I’m happy that it ended up so that I could finish this series in one sitting. I really enjoyed Three of Swords, but mostly what I wanted was to know more about what was to come in the next two books, and getting that story in one piece was very nice. Especially since this second book ends on a cliffhanger that had me squirming more than the first book’s! In many ways this novella is a typical middle book in a trilogy. It furthers the plot, characterizations, and romance, but is still holding back. The middle book can be difficult, and is usually no one’s favorite out of the bunch, because it’s all the work without the payoff. I actually appreciated that Fen played with that structure a bit in this series. While it is somewhat true for this book, it is interjected with a heavy dose of information, which brings some of the payoff into this book and leaves most of the action the characters take based on that information until the next and last book.

We’re also introduced to new characters in this book, as well as reintroduced to some from the first. Gray’s cousin, Harper is along for most of the ride in Knight of Wands. And besides the fact that I really liked her as well as appreciated a strong, funny, great female role, one of the most important roles she plays in this book is to bring the relationship that was so insular in the first book into the real world, in preparation for the third. Gray and Cooper have spent so much time by themselves, drifting on the river. They’re not totally insular, but those they interact with are all part of the somewhat transient life of river-dwellers, all people who live on boats in the marina and people they meet as they travel the river. The fact that she has little to do with the problems they’re dealing with, as well as the powers they have was quite nice. She gives perspective and a dose of real-life into the relationship that solidified it in a different way in my mind. Part of that is shadowed by the fact that her relationship with her partner is, at the moment, fallen apart. The dichotomy between the two relationships serves to give reflection and perspective with Cooper and Gray’s relationship.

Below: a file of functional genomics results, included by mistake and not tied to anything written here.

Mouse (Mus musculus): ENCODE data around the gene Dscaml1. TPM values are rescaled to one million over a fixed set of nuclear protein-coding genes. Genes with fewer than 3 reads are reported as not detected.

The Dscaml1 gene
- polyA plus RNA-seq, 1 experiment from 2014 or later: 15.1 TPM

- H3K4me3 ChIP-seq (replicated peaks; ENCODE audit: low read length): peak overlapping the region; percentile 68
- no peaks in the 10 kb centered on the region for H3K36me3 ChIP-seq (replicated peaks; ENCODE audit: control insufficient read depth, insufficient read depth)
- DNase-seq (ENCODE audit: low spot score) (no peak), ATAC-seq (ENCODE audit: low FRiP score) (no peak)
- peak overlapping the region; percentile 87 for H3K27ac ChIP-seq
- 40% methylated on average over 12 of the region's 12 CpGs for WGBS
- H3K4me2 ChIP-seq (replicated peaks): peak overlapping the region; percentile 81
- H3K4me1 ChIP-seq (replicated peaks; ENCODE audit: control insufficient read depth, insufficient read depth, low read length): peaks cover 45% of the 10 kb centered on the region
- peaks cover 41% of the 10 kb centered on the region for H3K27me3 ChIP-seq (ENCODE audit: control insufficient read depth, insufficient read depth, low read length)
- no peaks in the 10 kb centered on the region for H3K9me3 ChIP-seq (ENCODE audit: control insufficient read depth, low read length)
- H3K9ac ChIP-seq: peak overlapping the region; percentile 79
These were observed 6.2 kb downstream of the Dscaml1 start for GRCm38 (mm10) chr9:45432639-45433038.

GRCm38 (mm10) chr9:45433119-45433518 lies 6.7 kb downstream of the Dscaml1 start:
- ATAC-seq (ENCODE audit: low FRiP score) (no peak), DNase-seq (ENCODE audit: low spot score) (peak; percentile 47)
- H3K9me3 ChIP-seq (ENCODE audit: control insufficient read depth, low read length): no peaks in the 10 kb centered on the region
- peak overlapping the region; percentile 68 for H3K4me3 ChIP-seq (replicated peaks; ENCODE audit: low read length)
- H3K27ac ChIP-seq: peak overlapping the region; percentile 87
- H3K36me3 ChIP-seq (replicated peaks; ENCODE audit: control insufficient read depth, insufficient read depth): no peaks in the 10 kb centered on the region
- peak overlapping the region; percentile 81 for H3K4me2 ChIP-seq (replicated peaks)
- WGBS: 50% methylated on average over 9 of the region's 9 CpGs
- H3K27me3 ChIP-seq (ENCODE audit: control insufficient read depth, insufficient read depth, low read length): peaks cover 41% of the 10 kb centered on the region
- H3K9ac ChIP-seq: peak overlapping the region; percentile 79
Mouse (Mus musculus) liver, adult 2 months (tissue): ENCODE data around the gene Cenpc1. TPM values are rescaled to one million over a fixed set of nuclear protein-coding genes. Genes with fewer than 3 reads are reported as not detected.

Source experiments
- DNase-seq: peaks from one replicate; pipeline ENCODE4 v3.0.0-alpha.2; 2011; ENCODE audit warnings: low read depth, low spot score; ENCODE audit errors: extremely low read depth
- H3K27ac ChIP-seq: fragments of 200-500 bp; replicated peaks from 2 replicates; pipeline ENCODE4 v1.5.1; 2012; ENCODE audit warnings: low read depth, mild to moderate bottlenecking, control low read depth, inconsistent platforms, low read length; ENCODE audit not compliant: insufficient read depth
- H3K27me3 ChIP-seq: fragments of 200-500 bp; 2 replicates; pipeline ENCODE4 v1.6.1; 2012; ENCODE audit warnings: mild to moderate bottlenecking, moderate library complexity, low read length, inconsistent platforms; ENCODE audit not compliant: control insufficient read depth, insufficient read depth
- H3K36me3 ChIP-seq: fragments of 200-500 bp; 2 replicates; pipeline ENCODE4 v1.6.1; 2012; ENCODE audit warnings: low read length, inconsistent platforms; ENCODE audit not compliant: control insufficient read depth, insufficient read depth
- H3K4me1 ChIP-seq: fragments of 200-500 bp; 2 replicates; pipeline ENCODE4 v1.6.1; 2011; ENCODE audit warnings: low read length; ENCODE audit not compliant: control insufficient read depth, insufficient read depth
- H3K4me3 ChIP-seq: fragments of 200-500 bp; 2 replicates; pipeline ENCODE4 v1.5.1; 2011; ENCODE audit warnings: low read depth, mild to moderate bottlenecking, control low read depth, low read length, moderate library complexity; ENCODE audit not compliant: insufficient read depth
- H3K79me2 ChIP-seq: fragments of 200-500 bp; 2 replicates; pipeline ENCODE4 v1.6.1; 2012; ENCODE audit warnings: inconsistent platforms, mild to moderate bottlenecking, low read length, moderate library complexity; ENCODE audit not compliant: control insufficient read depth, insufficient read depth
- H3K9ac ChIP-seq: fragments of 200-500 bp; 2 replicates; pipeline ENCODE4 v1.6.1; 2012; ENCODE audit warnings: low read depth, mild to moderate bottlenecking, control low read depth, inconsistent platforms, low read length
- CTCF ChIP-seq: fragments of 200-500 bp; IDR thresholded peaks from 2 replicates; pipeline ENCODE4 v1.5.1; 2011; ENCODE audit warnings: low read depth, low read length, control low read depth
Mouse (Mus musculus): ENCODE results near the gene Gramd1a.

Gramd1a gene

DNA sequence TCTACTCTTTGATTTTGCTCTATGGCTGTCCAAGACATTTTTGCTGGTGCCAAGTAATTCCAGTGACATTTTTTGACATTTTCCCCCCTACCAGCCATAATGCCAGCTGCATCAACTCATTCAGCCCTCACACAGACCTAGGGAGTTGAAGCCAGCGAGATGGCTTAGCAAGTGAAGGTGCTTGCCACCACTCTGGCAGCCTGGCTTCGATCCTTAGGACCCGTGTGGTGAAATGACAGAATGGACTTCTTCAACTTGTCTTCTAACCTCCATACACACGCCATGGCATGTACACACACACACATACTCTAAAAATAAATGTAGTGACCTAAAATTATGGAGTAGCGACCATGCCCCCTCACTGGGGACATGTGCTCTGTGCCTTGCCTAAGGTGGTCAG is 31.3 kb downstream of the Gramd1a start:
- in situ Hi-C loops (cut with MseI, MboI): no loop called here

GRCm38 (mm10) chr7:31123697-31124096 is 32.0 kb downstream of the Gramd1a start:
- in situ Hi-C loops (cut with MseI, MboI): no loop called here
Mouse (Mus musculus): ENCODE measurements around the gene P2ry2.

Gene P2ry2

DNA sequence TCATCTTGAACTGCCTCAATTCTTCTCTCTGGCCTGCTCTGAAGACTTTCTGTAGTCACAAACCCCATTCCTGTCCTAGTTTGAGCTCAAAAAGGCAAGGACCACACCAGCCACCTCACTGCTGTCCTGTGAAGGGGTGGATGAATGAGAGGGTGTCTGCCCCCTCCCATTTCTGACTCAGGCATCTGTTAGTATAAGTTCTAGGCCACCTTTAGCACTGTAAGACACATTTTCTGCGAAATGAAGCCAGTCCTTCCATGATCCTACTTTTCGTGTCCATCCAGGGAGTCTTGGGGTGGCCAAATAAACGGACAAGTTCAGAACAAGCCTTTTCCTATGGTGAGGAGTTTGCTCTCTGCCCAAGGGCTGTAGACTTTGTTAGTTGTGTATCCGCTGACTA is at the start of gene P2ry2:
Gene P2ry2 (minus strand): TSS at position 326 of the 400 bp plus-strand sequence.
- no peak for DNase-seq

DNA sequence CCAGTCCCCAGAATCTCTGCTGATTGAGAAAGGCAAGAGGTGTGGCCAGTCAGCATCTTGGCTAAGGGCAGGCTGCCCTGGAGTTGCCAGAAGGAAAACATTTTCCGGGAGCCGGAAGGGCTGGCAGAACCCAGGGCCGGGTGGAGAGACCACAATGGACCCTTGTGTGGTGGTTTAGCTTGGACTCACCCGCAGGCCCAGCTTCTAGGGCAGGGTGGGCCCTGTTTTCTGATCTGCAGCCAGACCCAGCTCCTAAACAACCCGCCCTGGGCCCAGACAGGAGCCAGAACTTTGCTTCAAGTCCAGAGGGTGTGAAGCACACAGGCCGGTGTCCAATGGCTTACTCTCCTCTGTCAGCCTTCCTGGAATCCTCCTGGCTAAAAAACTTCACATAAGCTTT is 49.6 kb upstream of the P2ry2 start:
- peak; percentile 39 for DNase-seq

I’ll leave the mystery up to you, as a reader to enjoy. Now that all three books are out, I really encourage you to read them all in one sitting, like one book. They’re more enjoyable that way, but they’re all also very different, so keep that in mind.

Title: Fifteen Shades of Gay (For Pay)
Author: T Baggins
Publisher: Voodoo Lily Press
Length: 70k words
Genre: m/m Contemporary Romance
Heat: 4 – Spicy & Smutty
Sex Frequency: 3 – Average Story to Sex
Keywords/Tags: Rent Boy, Politics, Coming Out, Bi, GFY/OFY, Multiple Partners, Cancer, NYC, a bit of BDSM, Kink (Spanking, Breath Play/Edge Play), First Times
Rating: Really Like It!



Andrew Reynolds is determined to stay in New York City as long as his sister Marie, a cancer patient, needs him. But despite his good looks and talent, Andrew hasn’t managed to find work as an actor. With his bank account empty and his credit cards maxed, Andrew needs money fast. Gay escorts make a nice living, but there’s one problem—Andrew isn’t gay.


Ever since his early teens, when Andrew’s father shocked everyone by coming out, Andrew has been uncomfortable around gay men. Pretending to be gay will be the role of a lifetime. From male/male dates to erotic toys, spankings and more extreme play, Andrew must satisfy his clients without revealing his usual tastes.


Andrew’s first date with closeted politician Cormac Donovan ends in disaster. Yet with each successive booking, the attraction between them grows. As Andrew struggles with unexpected new feelings, Cormac puts his senatorial career in danger. And what began as a way for Andrew to earn money becomes a one-way ticket to heartbreak—or lasting love.


I have to tell you… I did not expect the story I got when I started reading this. I’m not even sure what I expected really — something funny/facetious?. To be honest, I tend to not expect much when I read a first time author, or at least an author I haven’t heard of and I took a chance to review this when the author contacted me for review. Well, I’m really glad I did, because this turned out to be another book I loved that I hadn’t heard anything about before reading that I’ve gotten this fall for review (the first was JC Lillis’ awesome YA novel, How to Repair a Mechanical Heart).